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Researchers Suggest New Model for Menopausal Women Empowerment to Combat Overmedicalization


These researchers want to normalize menopause before treating symptoms with medicine.

Menopause is an inevitable part of life for half the world’s population. Almost one billion are currently postmenopausal.

In higher-income countries with more age and gender bias, menopause is treated as an endocrine deficiency and physicians will prescribe medication. For example, the neurokinin B receptor antagonist fezolinetant is effective in treating vasomotor symptoms like hot flashes. In other cultures, such as in Indigenous communities in Australia, aging is met with more respect and menopause is not as drastic of a change.

A global team of researchers led by Martha Hickey MBChB, M.D., a professor in the Department of Obstetrics, Gynecology and Newborn Health at The Royal Women’s Hospital in Melbourne, Australia, are suggesting alternate methods that focus on normalizing menopause.

The study was published online and is the first in a four-part series about menopause in The Lancet.

The team used information found via databases including MEDLINE, Embase, BioMed Central, Cochrane and Google from Dec. 2020, to July 2023 to find the most recent menopause treatment guidelines and their effectiveness.

“Many women navigate menopause without the need for medical intervention, but some experience symptoms that affect function and quality of life. Those seeking medical care are often looking for information rather than drug treatment unless their symptoms are severe,” the researchers write.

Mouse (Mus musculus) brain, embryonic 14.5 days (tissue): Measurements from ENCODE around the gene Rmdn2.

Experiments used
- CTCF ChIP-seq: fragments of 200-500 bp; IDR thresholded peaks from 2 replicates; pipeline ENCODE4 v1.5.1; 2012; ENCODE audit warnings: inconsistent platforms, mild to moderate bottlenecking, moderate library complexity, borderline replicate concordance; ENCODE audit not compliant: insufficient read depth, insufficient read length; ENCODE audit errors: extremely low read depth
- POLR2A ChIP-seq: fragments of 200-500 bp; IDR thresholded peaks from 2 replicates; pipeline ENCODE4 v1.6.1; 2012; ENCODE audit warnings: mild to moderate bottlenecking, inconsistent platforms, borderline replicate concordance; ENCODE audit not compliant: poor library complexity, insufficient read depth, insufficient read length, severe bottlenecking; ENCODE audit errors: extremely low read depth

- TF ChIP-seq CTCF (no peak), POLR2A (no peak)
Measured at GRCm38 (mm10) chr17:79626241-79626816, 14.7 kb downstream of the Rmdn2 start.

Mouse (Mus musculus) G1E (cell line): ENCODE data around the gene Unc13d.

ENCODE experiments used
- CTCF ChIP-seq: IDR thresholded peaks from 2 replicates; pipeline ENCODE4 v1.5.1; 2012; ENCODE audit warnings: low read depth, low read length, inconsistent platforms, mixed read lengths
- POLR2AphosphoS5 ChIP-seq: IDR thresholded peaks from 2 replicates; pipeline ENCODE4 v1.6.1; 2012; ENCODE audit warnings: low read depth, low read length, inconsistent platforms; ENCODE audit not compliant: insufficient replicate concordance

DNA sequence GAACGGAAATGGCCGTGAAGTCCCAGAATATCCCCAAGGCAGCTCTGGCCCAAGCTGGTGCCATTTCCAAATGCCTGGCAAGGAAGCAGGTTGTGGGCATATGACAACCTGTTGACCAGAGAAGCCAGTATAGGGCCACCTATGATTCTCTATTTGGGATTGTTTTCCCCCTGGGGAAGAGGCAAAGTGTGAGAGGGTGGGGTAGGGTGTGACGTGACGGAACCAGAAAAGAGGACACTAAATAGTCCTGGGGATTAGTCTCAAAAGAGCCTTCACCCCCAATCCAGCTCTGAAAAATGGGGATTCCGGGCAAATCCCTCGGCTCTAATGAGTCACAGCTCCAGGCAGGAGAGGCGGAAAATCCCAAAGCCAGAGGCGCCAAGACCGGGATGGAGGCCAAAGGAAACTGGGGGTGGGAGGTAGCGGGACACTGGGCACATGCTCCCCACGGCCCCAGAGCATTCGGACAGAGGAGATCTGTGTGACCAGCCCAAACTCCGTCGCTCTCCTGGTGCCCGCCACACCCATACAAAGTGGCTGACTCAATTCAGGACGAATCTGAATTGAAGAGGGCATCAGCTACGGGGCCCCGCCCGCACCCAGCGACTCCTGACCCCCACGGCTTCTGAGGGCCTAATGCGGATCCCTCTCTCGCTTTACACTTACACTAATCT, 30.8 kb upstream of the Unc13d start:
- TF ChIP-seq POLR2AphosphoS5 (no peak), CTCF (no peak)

A woman is considered post-menopausal after 12 months without a menstrual period. There is also no universal menopausal syndrome, meaning that everyone experiences it differently. There are common symptoms though. The biggest complaints from women are about vasomotor symptoms like hot flashes with 60% to 80% experiencing them within 2 years of their final menstrual period. This is followed by vaginal dryness which 10% to 40% of women endure.

The team suggests a multifaceted approach to menopause empowerment. The keys are:

  • Shared decision-making about treatment with a provider.
  • A menopause-friendly work environment that includes uniforms with breathable fabrics and access to fans.
  • Challenging age-based stigma and ageism.
  • Access to an informed and supportive provider that gives realistic information and access to non-hormonal treatment methods.

“Women need easy access to unbiased, accurate information in a form they can understand, created without industry influence and without any hidden agendas to sell a drug or service,” the researchers write. “Normalizing menopause and providing realistic and balanced information about the likely nature, severity, and duration of symptoms can be empowering for women and help them to make decisions about management.”

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